Community on wheels

He’s a familiar sight in Bendigo. Any weekday morning you’ll see Eddie Barkla on his way to work with two bulging panniers strapped to his bike. Often he sits comfortably at the back of a bunch of elite cyclists. If they happened to break down, Eddie could pull out a first aid kit, spare clothes, spare tubes and tools and get them going again. Most of what he carries is to help anyone he find in trouble on the side of the road. It’s a mission that’s earned him the nickname the cycling chaplain.

Cycling is one of the two passions in Eddie’s life. His first bike was a hand-me-down single speed Malvern Star that his father bought from selling rabbit skins. Now the six members of his family own 16 bikes between them. That doesn’t include two tandems and other bikes that he lends to people to encourage them to start cycling. “We’re hoarders by nature,” he laughs.

They are also very good cyclists by nature. His son, Simon, races on the track and road. It was his influence that got Eddie racing on the track. But long before that Eddie was chasing down elite cyclists to ride with them. “It used to really frustrate them,” he says, “because in those days I had a baby seat on, with a bag in it. And I used to be dressed with a tie over the shoulder, and I’d be going for it.”

He brings the same energy to everything he does. Start with a full-time job at Powercor. Add the Powercor Bicycle Users Group, organising fund raising cycling teams, newsletters for a workplace faith network and the Bendigo cycling network, and a range of other community activities. He crosses all boundaries, the same way he says cycling does. “It really encourages me the number of people across all walks of life – CEOs, doctors, lawyers, nurses, teachers, builders, plumbers, electricians.”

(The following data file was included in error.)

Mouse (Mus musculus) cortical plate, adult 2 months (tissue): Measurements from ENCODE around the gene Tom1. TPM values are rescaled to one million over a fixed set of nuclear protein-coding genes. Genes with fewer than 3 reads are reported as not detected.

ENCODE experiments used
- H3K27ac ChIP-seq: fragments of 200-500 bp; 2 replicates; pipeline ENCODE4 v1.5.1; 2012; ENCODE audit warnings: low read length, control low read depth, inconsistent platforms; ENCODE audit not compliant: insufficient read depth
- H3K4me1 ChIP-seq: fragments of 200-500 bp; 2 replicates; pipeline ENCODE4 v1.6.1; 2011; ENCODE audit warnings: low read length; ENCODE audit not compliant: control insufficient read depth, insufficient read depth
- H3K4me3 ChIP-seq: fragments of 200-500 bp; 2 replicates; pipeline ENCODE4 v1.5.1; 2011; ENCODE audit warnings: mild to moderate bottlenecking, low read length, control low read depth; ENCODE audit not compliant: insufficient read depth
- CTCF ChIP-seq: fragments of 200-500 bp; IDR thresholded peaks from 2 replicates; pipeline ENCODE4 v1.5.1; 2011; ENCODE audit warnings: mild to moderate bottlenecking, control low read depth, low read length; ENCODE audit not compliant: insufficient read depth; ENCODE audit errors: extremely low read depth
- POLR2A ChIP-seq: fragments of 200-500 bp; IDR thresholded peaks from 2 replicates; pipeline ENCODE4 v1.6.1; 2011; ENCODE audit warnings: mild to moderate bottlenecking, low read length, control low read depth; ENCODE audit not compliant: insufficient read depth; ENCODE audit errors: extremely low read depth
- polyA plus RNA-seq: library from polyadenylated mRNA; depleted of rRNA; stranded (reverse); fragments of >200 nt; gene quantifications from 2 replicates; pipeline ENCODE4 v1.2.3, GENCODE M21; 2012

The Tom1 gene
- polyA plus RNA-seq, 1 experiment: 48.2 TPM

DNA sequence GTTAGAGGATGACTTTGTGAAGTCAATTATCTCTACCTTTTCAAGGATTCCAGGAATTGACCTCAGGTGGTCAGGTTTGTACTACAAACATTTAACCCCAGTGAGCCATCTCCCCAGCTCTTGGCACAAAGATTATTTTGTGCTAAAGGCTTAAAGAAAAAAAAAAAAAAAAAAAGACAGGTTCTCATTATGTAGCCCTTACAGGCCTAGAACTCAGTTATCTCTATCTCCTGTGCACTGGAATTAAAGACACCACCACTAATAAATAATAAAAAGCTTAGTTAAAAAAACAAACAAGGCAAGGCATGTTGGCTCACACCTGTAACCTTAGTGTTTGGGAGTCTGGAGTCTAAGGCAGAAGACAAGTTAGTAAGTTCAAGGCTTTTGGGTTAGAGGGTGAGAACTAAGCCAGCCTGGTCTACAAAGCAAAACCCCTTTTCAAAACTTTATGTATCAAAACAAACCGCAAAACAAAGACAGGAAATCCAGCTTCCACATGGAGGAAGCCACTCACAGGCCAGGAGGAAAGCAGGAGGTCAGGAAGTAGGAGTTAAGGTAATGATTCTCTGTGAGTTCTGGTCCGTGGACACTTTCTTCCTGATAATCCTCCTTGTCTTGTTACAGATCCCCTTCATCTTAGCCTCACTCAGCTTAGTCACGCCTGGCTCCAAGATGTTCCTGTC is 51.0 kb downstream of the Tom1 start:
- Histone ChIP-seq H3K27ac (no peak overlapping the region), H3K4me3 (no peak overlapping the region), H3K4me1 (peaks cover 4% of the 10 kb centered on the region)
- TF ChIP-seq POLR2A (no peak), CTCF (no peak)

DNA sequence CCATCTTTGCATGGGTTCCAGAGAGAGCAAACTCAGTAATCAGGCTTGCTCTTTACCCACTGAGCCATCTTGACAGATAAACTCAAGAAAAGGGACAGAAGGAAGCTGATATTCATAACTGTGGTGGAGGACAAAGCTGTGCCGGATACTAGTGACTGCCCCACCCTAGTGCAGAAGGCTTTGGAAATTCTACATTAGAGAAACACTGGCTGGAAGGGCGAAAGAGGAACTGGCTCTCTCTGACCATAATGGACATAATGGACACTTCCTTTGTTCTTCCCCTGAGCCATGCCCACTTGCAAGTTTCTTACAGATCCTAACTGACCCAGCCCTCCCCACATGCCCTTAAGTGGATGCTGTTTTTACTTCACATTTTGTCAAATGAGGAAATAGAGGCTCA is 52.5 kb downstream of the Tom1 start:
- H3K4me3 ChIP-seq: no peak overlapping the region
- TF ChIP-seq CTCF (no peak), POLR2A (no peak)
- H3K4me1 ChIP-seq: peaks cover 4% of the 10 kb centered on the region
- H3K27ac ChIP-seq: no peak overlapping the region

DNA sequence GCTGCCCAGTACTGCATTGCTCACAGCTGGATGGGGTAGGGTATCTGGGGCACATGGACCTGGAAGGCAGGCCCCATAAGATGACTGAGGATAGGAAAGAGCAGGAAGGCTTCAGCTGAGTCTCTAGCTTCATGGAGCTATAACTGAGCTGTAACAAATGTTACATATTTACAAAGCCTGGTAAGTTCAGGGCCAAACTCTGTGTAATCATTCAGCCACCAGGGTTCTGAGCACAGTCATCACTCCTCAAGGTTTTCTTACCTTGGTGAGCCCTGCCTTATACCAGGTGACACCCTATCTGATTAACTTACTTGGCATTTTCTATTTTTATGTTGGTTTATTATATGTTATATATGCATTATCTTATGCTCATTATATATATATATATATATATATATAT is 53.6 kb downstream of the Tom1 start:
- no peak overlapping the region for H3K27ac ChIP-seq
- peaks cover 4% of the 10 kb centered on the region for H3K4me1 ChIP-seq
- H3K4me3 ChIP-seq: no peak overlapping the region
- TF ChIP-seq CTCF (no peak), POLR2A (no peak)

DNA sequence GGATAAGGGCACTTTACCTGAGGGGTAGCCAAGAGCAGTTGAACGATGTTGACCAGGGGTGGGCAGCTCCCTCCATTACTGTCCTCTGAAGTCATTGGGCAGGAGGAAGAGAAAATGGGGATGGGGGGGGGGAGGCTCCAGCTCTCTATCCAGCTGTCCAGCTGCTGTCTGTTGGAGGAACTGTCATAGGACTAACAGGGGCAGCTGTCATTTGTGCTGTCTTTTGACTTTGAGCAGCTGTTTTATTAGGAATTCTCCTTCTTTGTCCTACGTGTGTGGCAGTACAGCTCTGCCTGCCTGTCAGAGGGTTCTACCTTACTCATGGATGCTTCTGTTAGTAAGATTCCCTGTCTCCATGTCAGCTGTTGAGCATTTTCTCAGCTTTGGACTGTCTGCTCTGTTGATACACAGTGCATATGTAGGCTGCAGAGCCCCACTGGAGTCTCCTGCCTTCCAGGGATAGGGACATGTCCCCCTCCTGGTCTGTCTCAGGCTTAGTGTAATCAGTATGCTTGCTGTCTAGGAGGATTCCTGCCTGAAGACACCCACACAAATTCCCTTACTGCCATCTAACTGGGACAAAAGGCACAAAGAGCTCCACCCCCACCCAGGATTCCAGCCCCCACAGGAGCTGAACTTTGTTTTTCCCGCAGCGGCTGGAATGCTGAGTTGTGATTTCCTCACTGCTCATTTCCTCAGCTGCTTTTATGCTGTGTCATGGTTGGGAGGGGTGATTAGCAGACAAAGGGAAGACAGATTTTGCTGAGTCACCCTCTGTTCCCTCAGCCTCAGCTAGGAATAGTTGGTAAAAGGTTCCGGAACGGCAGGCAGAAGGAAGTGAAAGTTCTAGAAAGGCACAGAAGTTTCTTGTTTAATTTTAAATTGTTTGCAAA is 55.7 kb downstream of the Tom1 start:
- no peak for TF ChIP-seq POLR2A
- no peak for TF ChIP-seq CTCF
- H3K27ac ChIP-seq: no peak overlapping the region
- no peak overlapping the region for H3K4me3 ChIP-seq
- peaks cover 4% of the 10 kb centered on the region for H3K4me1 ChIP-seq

For nearly nine years he has published a weekly email newsletter that now goes to over 300 cyclists. Most live in Bendigo, a few in the surrounding district and some in Melbourne. But he’s really not sure how far it goes. “The newsletter was about creating a community that had cyclists in it, for your good health, wellbeing, creating links, where we could network with each other and had a strong component of fund raising.”

A strong sense of community has a long tradition in Eddie’s family. It is also integral to the other passion in his life, his faith. There is no conflict between the two he says. “The more I came to understand cycling, the more I understood how it linked with my love for God.” Understanding between cyclists and motorists is something he’s always worked to improve through education and example. “As cyclists we need to think as motorists, they need to think as cyclists.” Sharing the road harmoniously is his vision.

As he signs his weekly newsletter: “Look forward to seeing you the road soon, God willing.” – Helen Cronin

First published in the Bendigo Weekly Friday 26 May 2006


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